RabbitMQ already has an existing solution for this, called Mirrored Queues or HA Queues. Mirrored Queues has been the de facto way of getting high availability and data redundancy for many years now, but the feature has some serious design flaws that has made it a less than ideal choice.
What is wrong with Mirrored Queues anyway?
The main problems are around the synchronization model and performance. Performance is slower than it should be because messages are replicated using a very inefficient algorithm. HA queue synchronization is a troublesome topic and RabbitMQ administrators live in fear of it.
The way that mirrored queues work are that there is a single master queue and one or more mirror queues. All reads and writes go through the master queue, and the master then replicates all the commands (write, read, ack, nack etc) to the mirrors. Once all the live mirrors have the message, the master will send a confirm to the publisher. At this point, if the master failed, a mirror would get promoted to master and the queue would remain available, with no data loss.
Fig 1 - Master to mirror replication
When you have multiple mirrored queues, the masters and mirrors get distributed around your cluster, so each broker can host multiple masters and mirrors.
Fig 2 - Masters and mirrors distributed across a cluster
The basic problem is that when a broker goes offline and comes back again, any data it had in mirrors gets discarded. This is the critical design flaw #1. Now that the mirror is back online but empty, the administrators have a decision to make: to synchronize the mirror or not. "Synchronize" means replicate the current messages from the master to the mirror.
That's where critical design flaw #2 comes in. Synchronization is blocking, causing the whole queue to become unavailable. Usually, if everything is going well, queues should be empty or have a small number of messages in them. This is the usual healthy state. Messages are getting published and consumed at the same rate and messages remain in the queue for a very short time. But sometimes a queue can grow large, either by choice or because a downstream system is slow or offline. In the meantime, the system remains available but accumulating messages in its queues.
If you have no messages or a few thousand small messages, then the impact of synchronization is small. Synchronization will be quick and publishers can resend any messages that don't get accepted by the broker while it is unavailable. But when a queue is large, the impact is much greater. It can take minutes, hours or in very extreme cases even days to synchronize (though in most of the cases when we see this, the server crashes before it finishes, and then it needs to start over and over again). Not only that, but synchronization has been known to cause memory related issues on the cluster sometimes even causing synchronization to get stuck requiring reboot.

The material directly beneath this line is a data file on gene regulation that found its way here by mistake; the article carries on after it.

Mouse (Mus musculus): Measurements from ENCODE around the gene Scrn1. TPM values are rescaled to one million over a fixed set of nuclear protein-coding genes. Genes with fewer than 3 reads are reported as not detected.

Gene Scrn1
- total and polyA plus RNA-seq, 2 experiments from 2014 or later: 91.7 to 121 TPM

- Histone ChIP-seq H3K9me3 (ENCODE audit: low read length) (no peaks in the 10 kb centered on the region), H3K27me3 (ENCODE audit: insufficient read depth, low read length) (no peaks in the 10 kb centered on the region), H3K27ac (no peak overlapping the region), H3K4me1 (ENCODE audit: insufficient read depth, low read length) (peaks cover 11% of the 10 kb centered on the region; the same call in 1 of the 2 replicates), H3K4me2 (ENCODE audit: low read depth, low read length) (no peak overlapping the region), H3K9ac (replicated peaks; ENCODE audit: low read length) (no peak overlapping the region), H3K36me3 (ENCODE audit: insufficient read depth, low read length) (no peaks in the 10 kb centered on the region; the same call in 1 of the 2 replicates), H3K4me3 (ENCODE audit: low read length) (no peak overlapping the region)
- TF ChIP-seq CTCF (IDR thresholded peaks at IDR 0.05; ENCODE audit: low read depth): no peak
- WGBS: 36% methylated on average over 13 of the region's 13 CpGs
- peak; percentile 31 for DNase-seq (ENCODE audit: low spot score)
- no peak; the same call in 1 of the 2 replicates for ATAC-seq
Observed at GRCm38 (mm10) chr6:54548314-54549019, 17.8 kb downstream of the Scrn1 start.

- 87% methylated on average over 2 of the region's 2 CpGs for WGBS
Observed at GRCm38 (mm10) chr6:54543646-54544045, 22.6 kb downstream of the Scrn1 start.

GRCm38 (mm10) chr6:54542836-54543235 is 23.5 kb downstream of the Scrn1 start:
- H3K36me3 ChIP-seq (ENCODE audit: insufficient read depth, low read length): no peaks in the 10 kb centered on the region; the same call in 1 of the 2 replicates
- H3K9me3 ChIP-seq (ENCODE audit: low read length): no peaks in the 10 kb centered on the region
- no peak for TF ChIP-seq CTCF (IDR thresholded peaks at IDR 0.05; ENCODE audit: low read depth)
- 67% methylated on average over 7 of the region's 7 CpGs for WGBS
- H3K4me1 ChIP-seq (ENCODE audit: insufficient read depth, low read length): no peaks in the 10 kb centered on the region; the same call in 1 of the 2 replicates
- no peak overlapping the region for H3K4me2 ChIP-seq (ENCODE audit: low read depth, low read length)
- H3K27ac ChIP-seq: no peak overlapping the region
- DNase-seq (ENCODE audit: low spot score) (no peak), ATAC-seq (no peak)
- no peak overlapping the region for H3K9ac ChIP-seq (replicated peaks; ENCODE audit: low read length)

So sometimes administrators simply chose not to synchronize a mirror. All new messages would get replicated but any existing messages would not, causing reduced redundancy and exposing the cluster to a greater chance of message loss.
These issues also made rolling upgrades problematic as a rebooted broker would discard all its data and require synchronization to recover full data redundancy.
Quorum Queues - The next generation
Quorum queues aim to resolve both the performance and the synchronization failings of mirrored queues. But it does so with a reduced set of features in its first release and also introduces its own new headaches. Unfortunately we don't have an easy choice to make.
Quorum Queues uses a variant of the Raft protocol which has become the industry de facto distributed consensus algorithm. It is both safer and achieves higher throughput than mirrored queues.
Message Replication with Raft
Each Quorum Queue is a replicated queue; it has a leader and multiple followers. A common term to refer to these leaders and followers is the word replica. A quorum queue with a replication factor of five will consist of five replicas: the leader and four followers. Each replica will be hosted on a different node (broker).
Clients (publishers and consumers) always interact with the leader replica, which then replicates all the commands (write, read, ack etc.) to the followers. The followers do not interact with the clients at all; they exist only for redundancy, allowing availability when a RabbitMQ broker fails, is shutdown or rebooted. When a broker goes offline, a follower replica on another broker will be elected leader and service will continue.
Fig 3. Raft consensus
Quorum queues have their name because all operations (message replication and leader election) require a majority (known as a quorum) of the replicas to agree. When a publisher sends a message, the queue can only confirm it once a majority of replicas have written the message to disk. This means that a slow minority do not slow down the queue as a whole. Likewise, a leader can only be elected when a majority agree to it, and this prevents two leaders from accepting messages when a network partition occurs. So quorum queues are oriented towards consistency over availability.